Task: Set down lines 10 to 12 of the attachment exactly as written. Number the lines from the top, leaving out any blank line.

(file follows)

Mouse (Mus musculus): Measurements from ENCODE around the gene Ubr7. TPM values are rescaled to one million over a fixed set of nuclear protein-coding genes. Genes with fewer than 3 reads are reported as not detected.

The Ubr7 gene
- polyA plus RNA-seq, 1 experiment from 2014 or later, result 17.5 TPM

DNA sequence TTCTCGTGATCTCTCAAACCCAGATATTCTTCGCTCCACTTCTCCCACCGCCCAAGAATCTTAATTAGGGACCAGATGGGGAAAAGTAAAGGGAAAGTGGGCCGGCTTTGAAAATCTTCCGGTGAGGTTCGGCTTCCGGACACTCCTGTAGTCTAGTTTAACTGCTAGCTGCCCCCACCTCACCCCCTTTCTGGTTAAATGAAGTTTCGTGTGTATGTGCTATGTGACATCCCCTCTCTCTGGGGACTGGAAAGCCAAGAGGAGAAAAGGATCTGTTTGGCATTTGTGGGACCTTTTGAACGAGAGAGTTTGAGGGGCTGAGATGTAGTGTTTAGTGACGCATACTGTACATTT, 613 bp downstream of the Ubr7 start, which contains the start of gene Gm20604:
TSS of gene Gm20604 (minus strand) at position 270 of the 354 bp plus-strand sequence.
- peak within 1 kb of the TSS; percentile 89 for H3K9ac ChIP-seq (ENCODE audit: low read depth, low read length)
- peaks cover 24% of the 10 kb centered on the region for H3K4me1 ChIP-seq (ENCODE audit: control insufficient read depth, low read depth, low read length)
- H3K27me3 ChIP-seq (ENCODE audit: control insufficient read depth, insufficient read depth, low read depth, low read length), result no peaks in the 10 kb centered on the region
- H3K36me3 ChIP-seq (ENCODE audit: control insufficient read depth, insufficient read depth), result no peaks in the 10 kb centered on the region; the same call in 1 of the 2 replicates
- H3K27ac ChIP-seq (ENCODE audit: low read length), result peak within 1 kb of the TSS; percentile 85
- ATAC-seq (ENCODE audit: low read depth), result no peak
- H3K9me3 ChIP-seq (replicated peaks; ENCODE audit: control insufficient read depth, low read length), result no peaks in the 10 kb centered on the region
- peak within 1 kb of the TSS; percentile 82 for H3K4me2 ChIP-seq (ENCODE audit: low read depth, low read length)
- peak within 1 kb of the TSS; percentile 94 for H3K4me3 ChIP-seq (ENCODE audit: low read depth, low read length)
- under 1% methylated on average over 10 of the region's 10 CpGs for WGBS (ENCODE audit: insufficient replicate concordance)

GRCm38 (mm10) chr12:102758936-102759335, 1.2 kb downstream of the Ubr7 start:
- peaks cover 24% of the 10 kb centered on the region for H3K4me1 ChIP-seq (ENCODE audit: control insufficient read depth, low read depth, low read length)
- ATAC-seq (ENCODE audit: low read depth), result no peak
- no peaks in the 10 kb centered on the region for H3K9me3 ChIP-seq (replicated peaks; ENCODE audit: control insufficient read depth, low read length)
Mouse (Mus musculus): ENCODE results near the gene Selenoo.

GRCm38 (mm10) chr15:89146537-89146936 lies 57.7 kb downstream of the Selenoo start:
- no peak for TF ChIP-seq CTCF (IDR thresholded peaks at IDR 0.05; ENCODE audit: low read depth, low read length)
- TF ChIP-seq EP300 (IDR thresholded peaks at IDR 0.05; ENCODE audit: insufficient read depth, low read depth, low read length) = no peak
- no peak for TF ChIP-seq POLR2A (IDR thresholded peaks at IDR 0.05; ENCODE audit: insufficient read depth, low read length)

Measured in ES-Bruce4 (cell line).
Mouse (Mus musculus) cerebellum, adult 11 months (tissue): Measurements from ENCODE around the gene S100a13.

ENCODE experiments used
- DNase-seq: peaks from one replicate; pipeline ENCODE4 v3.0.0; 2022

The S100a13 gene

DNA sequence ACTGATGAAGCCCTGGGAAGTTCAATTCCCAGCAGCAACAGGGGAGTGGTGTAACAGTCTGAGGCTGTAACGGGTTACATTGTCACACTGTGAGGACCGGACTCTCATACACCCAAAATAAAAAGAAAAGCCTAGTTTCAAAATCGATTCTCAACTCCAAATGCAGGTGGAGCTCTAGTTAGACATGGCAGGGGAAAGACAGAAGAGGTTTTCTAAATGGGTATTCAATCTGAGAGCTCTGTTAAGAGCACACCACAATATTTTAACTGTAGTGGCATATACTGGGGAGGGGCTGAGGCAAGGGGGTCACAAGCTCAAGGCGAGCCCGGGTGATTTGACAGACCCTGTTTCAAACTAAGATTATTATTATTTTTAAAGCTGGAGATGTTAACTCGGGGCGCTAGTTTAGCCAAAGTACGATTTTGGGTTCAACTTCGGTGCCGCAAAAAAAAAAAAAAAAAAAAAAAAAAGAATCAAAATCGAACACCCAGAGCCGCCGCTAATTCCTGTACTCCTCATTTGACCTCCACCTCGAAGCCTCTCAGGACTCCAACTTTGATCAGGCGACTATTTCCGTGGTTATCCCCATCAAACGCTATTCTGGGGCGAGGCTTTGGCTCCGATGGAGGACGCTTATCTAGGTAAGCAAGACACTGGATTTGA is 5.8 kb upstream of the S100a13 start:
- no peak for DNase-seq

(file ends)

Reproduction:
- H3K27ac ChIP-seq (ENCODE audit: low read length), result peak within 1 kb of the TSS; percentile 85
- ATAC-seq (ENCODE audit: low read depth), result no peak
- H3K9me3 ChIP-seq (replicated peaks; ENCODE audit: control insufficient read depth, low read length), result no peaks in the 10 kb centered on the region